I was reading my SOAP passage the other day, which was 1 Samuel 16:1-13.
Verse 11 makes me wonder what the rest of the family thought was wrong with David. Was he that much younger than the next youngest brother? Was he some annoying, immature kid or something? Why did he get ignored like that?
Of course, verse 7 is a 'famous' verse and it provoked some serious reflection. Here's the Application part of that day's journal entry:
"Lord, do you see that in me? I can get so focused on cultivating the outside and I forget my heart. A sermon isn't about my great info or delivery, it's about the Spirit working through me. Counseling, discipling isn't about my wisdom but God's. I don't have to be cool, attractive, cutting edge to be used by God, I have to have a heart that's wiling and obedient."
The other idea that jumped out to me is found in verse 4 and 5. "So Samuel did as the LORD instructed. When he arrived at Bethlehem, the elders of the town came trembling to meet him. "What's wrong?" they asked. "Do you come in peace?" "Yes," Samuel replied. "I have come to sacrifice to the LORD. Purify yourselves and come with me to the sacrifice.' Then Samuel performed the purification rite for Jesse and his sons and invited them to the sacrifice, too."
I've got this funny picture of David's family freaking out when they see Samuel approaching. "Crap, what did we do wrong, what's Samuel going to do." But rather than being there to bust heads (which Samuel did plenty of) he was there to sacrifice (pray with them) and give them the great news that a king would be anointed among their family.
Samuel was the main priest and prophet of the people of Israel. The priest prays with them, sacrifices animals on their behalf. The prophet gets in their face and even punishes disobedience when necessary.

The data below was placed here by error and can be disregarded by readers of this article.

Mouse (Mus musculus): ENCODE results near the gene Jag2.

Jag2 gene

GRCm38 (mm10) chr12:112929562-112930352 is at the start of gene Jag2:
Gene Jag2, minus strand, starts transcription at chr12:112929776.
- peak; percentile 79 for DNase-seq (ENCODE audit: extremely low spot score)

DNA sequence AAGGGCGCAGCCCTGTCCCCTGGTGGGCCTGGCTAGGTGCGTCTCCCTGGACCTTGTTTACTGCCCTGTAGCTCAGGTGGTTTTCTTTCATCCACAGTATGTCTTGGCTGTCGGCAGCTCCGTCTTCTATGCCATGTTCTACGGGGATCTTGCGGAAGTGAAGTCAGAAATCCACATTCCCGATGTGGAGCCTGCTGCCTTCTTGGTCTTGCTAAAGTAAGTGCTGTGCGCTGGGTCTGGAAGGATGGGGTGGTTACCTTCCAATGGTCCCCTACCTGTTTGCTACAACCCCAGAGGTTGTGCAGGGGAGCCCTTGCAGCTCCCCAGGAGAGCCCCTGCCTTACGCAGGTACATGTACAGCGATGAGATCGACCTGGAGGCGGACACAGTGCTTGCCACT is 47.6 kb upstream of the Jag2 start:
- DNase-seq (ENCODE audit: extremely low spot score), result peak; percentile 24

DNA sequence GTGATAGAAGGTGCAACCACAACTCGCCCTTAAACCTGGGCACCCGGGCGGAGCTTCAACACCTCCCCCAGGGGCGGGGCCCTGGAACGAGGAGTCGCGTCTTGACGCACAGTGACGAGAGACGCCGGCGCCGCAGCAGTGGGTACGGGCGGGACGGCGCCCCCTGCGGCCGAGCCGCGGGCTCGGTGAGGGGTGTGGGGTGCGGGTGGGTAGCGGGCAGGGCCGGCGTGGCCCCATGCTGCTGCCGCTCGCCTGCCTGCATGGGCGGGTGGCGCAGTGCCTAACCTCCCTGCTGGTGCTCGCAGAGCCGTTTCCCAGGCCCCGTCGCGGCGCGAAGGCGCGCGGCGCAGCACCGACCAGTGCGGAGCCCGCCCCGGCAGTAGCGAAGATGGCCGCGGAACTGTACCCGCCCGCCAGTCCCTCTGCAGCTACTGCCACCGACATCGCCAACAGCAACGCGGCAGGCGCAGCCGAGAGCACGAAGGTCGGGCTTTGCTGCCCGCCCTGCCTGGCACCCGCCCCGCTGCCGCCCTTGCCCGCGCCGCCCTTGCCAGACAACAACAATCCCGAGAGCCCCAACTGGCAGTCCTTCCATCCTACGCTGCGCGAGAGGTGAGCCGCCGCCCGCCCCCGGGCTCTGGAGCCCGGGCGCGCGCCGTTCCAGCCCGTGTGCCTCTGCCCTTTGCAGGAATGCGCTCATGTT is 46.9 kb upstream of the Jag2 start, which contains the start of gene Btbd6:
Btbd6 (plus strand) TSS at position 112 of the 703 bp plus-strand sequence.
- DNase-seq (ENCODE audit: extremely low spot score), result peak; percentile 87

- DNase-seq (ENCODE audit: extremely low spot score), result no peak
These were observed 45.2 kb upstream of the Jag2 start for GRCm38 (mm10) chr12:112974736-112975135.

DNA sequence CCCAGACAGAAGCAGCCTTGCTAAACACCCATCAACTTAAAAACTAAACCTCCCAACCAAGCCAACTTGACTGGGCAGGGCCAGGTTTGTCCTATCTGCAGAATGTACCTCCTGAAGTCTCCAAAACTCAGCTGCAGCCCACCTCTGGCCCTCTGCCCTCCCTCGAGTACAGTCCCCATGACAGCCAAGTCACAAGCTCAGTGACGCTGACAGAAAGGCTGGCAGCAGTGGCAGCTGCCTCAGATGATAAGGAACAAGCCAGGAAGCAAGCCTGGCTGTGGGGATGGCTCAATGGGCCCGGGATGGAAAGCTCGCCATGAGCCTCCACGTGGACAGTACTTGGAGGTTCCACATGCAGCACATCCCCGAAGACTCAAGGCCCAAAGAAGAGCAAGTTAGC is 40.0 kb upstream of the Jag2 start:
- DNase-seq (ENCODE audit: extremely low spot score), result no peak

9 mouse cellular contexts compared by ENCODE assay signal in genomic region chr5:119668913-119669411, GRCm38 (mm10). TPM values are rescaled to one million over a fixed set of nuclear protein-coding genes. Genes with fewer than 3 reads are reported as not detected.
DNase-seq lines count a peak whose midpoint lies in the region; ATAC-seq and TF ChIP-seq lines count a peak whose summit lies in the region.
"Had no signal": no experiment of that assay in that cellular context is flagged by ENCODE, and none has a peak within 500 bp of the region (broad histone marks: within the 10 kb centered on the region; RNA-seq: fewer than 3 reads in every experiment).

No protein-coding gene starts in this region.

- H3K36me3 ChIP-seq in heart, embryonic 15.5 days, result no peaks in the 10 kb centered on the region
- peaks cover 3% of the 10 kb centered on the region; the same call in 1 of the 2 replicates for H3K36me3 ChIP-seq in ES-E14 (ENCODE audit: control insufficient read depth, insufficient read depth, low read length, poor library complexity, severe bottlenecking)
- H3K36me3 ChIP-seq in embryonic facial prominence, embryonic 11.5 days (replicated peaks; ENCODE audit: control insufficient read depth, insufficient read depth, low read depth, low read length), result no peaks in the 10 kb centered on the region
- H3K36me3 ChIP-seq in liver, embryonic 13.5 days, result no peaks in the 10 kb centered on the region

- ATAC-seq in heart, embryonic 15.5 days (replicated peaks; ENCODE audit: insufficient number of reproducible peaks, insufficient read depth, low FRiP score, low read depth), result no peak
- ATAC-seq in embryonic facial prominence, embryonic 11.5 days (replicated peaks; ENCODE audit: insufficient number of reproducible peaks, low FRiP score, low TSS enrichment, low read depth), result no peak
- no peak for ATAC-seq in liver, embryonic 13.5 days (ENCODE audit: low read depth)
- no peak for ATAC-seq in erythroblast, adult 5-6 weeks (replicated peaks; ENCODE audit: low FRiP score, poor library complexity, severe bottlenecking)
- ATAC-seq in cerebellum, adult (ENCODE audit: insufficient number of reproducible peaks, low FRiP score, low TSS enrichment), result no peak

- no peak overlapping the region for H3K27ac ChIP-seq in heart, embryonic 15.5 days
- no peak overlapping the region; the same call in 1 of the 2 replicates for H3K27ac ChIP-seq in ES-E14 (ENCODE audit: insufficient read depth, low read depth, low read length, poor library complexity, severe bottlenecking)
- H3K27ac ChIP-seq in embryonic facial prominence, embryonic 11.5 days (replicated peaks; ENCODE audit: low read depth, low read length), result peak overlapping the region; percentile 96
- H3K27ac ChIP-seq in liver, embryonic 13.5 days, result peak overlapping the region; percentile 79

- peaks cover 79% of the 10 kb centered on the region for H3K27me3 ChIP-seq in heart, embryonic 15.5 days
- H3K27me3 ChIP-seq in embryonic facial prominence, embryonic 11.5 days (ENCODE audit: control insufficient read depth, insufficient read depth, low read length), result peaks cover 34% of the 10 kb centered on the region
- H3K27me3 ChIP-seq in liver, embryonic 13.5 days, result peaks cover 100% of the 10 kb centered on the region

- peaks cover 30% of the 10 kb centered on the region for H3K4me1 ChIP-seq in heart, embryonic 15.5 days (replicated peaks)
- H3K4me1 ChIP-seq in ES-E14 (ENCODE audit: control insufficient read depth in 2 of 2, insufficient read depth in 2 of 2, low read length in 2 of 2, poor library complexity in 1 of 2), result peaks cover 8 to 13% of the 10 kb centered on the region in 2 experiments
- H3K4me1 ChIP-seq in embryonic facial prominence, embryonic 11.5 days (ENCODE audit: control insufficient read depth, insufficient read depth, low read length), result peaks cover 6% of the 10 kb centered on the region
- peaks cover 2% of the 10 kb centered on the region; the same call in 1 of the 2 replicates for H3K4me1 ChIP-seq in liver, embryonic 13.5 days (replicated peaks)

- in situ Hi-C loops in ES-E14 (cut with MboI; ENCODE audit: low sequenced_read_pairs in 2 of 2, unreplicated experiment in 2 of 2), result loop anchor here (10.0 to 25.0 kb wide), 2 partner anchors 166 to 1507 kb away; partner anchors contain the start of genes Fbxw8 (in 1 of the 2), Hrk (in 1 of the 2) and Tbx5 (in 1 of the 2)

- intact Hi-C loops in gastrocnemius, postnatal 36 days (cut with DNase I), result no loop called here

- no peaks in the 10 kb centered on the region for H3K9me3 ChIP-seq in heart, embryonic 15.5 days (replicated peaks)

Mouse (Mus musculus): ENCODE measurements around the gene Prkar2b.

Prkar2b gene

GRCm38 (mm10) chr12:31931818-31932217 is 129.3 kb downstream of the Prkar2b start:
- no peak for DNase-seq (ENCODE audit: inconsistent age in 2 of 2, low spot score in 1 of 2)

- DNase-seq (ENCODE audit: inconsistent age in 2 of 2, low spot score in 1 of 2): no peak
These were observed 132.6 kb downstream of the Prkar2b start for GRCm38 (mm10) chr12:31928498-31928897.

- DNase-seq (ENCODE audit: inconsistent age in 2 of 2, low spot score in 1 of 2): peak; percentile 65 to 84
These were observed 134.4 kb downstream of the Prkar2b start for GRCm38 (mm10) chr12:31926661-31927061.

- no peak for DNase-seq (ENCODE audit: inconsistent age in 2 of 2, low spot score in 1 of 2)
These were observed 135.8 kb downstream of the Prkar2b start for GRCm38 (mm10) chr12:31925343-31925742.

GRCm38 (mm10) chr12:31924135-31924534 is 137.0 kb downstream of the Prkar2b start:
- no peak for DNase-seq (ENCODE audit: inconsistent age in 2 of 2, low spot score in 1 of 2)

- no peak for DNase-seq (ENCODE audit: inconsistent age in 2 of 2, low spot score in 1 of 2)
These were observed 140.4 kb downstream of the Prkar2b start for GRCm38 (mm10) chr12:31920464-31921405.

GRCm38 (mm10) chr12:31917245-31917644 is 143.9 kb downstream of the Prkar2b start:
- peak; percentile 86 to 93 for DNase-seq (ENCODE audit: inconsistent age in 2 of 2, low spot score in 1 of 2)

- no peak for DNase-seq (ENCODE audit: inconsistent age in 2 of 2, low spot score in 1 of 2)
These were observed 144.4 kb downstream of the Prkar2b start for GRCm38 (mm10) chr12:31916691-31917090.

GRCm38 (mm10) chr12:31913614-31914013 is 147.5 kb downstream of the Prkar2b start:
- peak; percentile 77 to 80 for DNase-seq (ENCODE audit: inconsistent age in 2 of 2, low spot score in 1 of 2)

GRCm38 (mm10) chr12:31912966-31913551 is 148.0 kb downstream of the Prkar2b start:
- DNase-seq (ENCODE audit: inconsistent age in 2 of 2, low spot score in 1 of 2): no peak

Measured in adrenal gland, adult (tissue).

As a pastor, I have the exact same two roles and it's difficult to find the balance. Sometimes I show up to hold hands with a family, comforting them and praying for them. Sometimes I need to kick tail and confront some sort of disobedience. I often do both while leading worship on a Sunday morning. Praying with and/or comforting a family is a great privilege. It's a strange but incredible honor to show up somewhere and inspire hope with simply my physical presence (which represents the presence of God). I like that part, I like to be liked and appreciated.
But just as important is when I have to confront sin with the guts of a prophet (notice all the prophets in the Old Testament got killed). No one likes to be confronted and the normal first response is to want to shoot the messenger rather than considering the truth found in the message (I never say things exactly right and after calming down, most people think through what I've shared). To read my thoughts on the issues God has called me to address and the feedback I often get, click here.
I like to be liked. I enjoy the priestly role (although it overwhelms me at times) and thinking about the prophet role causes me to break out in a cold sweat.
Pastoring is not for the faint of heart!